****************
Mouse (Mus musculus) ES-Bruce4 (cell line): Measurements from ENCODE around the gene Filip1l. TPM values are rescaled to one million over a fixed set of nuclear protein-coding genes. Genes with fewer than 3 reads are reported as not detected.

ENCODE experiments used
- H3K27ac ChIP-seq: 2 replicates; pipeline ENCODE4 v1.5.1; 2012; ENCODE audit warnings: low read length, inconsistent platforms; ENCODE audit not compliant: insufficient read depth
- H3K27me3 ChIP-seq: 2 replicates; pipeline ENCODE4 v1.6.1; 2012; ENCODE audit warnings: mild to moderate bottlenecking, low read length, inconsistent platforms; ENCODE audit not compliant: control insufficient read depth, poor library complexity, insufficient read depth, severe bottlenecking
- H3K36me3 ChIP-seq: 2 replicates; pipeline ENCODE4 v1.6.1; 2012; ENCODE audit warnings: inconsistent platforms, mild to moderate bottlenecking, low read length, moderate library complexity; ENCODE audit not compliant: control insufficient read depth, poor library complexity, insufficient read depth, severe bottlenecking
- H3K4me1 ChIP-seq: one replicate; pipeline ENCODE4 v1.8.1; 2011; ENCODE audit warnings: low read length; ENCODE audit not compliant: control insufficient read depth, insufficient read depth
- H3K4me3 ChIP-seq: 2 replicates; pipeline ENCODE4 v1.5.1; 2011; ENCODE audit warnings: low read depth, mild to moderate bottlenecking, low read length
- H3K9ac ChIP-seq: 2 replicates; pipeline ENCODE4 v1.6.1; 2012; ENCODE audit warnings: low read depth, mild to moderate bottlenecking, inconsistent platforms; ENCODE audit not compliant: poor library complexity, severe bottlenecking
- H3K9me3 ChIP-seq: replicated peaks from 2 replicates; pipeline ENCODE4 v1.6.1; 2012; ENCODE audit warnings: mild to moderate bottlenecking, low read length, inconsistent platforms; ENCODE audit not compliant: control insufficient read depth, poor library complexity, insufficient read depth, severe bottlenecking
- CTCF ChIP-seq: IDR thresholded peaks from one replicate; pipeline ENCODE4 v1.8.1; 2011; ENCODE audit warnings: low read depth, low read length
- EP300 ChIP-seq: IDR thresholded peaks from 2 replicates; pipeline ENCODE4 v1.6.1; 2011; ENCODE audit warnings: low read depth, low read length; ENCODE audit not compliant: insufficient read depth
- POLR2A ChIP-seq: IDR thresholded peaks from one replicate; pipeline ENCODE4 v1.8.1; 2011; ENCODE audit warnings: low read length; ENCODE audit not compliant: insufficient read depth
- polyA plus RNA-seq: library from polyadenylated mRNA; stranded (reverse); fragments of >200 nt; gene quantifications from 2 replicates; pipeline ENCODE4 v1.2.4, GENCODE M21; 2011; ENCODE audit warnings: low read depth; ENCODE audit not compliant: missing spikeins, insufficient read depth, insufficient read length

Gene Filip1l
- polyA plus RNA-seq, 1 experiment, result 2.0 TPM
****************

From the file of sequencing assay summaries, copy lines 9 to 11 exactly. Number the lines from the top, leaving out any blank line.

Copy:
- H3K9me3 ChIP-seq: replicated peaks from 2 replicates; pipeline ENCODE4 v1.6.1; 2012; ENCODE audit warnings: mild to moderate bottlenecking, low read length, inconsistent platforms; ENCODE audit not compliant: control insufficient read depth, poor library complexity, insufficient read depth, severe bottlenecking
- CTCF ChIP-seq: IDR thresholded peaks from one replicate; pipeline ENCODE4 v1.8.1; 2011; ENCODE audit warnings: low read depth, low read length
- EP300 ChIP-seq: IDR thresholded peaks from 2 replicates; pipeline ENCODE4 v1.6.1; 2011; ENCODE audit warnings: low read depth, low read length; ENCODE audit not compliant: insufficient read depth